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2167888

Niskin bottle. The bottle, more precisely a plastic cylinder, is

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Spanish moon moth (Graellsia isabellae) catching on Insect trap at night, The Ports Natural Park, Terres de L'Ebre, Tarragona, Catalonia, Spain, EuropeSpanish moon moth (Graellsia isabellae) catching on Insect trap at night, The Ports Natural Park, Terres de L'Ebre, Tarragona, Catalonia, Spain, EuropeSpanish moon moth (Graellsia isabellae) catching on Insect trap at night, The Ports Natural Park, Terres de L'Ebre, Tarragona, Catalonia, Spain, Europe© Juan-Carlos Muñoz / BiosphotoJPG - RMNon exclusive sale, exclusive sale possible in France

2167052

Spanish moon moth (Graellsia isabellae) catching on Insect trap

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Spanish moon moth (Graellsia isabellae) on Insect trap at night, The Ports Natural Park, Terres de L'Ebre, Tarragona, Catalonia, Spain, EuropeSpanish moon moth (Graellsia isabellae) on Insect trap at night, The Ports Natural Park, Terres de L'Ebre, Tarragona, Catalonia, Spain, EuropeSpanish moon moth (Graellsia isabellae) on Insect trap at night, The Ports Natural Park, Terres de L'Ebre, Tarragona, Catalonia, Spain, Europe© Juan-Carlos Muñoz / BiosphotoJPG - RMNon exclusive sale, exclusive sale possible in France

2167043

Spanish moon moth (Graellsia isabellae) on Insect trap at night,

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Spanish moon moth (Graellsia isabellae) on Insect trap at night, The Ports Natural Park, Terres de L'Ebre, Tarragona, Catalonia, Spain, EuropeSpanish moon moth (Graellsia isabellae) on Insect trap at night, The Ports Natural Park, Terres de L'Ebre, Tarragona, Catalonia, Spain, EuropeSpanish moon moth (Graellsia isabellae) on Insect trap at night, The Ports Natural Park, Terres de L'Ebre, Tarragona, Catalonia, Spain, Europe© Juan-Carlos Muñoz / BiosphotoJPG - RMNon exclusive sale, exclusive sale possible in France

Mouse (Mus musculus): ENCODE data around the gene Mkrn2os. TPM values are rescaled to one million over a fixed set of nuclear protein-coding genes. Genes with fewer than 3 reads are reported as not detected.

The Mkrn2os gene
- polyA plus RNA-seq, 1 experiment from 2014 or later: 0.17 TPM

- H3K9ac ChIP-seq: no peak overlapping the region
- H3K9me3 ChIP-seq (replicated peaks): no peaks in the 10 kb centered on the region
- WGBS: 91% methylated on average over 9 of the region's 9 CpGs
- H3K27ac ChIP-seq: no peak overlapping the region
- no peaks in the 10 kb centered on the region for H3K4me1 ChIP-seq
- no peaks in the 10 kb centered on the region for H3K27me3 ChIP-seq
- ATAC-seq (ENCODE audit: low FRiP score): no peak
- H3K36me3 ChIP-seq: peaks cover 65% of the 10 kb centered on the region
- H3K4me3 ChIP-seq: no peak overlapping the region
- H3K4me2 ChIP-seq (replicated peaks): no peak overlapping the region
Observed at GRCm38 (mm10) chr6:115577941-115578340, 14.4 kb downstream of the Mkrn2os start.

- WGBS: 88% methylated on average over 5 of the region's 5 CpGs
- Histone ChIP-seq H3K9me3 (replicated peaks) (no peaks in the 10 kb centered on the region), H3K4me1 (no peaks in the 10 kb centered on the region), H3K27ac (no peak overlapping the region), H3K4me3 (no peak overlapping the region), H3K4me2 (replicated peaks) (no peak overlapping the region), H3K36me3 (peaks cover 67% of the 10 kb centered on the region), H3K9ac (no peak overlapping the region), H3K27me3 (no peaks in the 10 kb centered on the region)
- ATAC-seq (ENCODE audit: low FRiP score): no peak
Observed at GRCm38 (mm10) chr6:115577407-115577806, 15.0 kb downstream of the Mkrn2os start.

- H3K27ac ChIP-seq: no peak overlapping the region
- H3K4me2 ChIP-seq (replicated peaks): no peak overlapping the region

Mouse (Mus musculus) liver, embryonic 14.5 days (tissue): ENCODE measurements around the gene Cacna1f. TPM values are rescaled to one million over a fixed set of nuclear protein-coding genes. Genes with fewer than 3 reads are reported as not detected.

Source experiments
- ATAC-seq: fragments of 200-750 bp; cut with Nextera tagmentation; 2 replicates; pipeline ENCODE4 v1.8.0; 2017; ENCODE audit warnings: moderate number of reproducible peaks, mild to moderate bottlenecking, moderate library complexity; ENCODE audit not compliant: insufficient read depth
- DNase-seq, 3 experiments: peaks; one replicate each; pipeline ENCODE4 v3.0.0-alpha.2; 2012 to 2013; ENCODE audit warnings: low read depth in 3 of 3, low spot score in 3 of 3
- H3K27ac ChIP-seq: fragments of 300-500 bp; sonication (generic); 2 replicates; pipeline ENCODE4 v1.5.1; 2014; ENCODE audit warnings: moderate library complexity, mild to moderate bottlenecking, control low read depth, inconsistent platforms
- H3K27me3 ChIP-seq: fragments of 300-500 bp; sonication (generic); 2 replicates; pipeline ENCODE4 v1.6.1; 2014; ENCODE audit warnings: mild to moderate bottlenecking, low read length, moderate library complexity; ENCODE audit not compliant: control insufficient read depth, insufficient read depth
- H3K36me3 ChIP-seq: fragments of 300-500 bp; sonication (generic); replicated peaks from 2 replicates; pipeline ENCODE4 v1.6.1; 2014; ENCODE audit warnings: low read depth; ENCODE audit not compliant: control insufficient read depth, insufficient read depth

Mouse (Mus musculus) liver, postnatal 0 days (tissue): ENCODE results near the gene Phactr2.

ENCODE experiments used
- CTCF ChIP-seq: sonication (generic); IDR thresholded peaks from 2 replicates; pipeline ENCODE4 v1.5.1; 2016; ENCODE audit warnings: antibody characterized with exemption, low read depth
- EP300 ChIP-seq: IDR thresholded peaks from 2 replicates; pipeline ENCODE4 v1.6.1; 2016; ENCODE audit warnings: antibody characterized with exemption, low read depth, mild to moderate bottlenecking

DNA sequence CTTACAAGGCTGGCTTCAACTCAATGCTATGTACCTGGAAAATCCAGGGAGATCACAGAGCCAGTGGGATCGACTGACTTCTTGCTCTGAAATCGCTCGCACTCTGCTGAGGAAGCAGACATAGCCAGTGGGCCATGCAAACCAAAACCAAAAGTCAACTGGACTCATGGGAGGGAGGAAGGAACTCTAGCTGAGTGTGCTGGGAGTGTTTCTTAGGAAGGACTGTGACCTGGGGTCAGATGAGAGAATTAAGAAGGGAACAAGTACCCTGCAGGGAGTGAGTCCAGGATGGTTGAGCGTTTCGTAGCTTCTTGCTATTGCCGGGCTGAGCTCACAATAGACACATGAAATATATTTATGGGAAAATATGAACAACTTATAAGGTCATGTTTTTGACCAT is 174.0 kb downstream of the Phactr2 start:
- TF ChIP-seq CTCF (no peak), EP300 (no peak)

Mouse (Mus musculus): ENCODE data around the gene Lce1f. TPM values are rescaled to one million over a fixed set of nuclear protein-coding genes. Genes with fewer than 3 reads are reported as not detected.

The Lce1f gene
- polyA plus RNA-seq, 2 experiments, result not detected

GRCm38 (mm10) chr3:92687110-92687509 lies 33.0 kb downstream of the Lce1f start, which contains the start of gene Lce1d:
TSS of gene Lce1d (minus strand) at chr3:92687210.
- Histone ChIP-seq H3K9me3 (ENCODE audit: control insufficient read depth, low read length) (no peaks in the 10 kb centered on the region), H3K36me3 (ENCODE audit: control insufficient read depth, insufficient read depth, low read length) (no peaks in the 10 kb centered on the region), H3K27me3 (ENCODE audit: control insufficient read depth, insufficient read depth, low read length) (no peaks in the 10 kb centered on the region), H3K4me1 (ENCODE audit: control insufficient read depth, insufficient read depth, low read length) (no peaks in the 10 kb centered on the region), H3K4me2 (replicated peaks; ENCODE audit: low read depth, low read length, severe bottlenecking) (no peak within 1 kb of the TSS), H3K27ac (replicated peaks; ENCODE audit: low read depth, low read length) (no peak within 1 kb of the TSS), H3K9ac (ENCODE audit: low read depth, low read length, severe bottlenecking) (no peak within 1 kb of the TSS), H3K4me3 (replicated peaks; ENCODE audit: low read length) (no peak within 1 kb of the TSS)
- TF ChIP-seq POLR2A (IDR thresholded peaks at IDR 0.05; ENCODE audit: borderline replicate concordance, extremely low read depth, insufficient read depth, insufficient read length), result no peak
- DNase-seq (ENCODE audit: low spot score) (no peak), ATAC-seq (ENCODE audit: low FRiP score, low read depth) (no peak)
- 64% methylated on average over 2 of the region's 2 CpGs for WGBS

2167040

Spanish moon moth (Graellsia isabellae) on Insect trap at night,

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Spanish moon moth (Graellsia isabellae) on Insect trap at night, The Ports Natural Park, Terres de L'Ebre, Tarragona, Catalonia, Spain, EuropeSpanish moon moth (Graellsia isabellae) on Insect trap at night, The Ports Natural Park, Terres de L'Ebre, Tarragona, Catalonia, Spain, EuropeSpanish moon moth (Graellsia isabellae) on Insect trap at night, The Ports Natural Park, Terres de L'Ebre, Tarragona, Catalonia, Spain, Europe© Juan-Carlos Muñoz / BiosphotoJPG - RMNon exclusive sale, exclusive sale possible in France

2167039

Spanish moon moth (Graellsia isabellae) on Insect trap at night,

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Spanish moon moth (Graellsia isabellae) on Insect trap at night, The Ports Natural Park, Terres de L'Ebre, Tarragona, Catalonia, Spain, EuropeSpanish moon moth (Graellsia isabellae) on Insect trap at night, The Ports Natural Park, Terres de L'Ebre, Tarragona, Catalonia, Spain, EuropeSpanish moon moth (Graellsia isabellae) on Insect trap at night, The Ports Natural Park, Terres de L'Ebre, Tarragona, Catalonia, Spain, Europe© Juan-Carlos Muñoz / BiosphotoJPG - RMNon exclusive sale, exclusive sale possible in France

2167038

Spanish moon moth (Graellsia isabellae) on Insect trap at night,

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Spanish moon moth (Graellsia isabellae) catch on Insect trap at night, The Ports Natural Park, Terres de L'Ebre, Tarragona, Catalonia, Spain, EuropeSpanish moon moth (Graellsia isabellae) catch on Insect trap at night, The Ports Natural Park, Terres de L'Ebre, Tarragona, Catalonia, Spain, EuropeSpanish moon moth (Graellsia isabellae) catch on Insect trap at night, The Ports Natural Park, Terres de L'Ebre, Tarragona, Catalonia, Spain, Europe© Juan-Carlos Muñoz / BiosphotoJPG - RMNon exclusive sale, exclusive sale possible in France

2167037

Spanish moon moth (Graellsia isabellae) catch on Insect trap at

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Spanish moon moth (Graellsia isabellae) catching on Insect trap at night, The Ports Natural Park, Terres de L'Ebre, Tarragona, Catalonia, Spain, EuropeSpanish moon moth (Graellsia isabellae) catching on Insect trap at night, The Ports Natural Park, Terres de L'Ebre, Tarragona, Catalonia, Spain, EuropeSpanish moon moth (Graellsia isabellae) catching on Insect trap at night, The Ports Natural Park, Terres de L'Ebre, Tarragona, Catalonia, Spain, Europe© Juan-Carlos Muñoz / BiosphotoJPG - RMNon exclusive sale, exclusive sale possible in France

2167036

Spanish moon moth (Graellsia isabellae) catching on Insect trap

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Spanish moon moth (Graellsia isabellae) catching on Insect trap at night, The Ports Natural Park, Terres de L'Ebre, Tarragona, Catalonia, Spain, EuropeSpanish moon moth (Graellsia isabellae) catching on Insect trap at night, The Ports Natural Park, Terres de L'Ebre, Tarragona, Catalonia, Spain, EuropeSpanish moon moth (Graellsia isabellae) catching on Insect trap at night, The Ports Natural Park, Terres de L'Ebre, Tarragona, Catalonia, Spain, Europe© Juan-Carlos Muñoz / BiosphotoJPG - RMNon exclusive sale, exclusive sale possible in France

2167035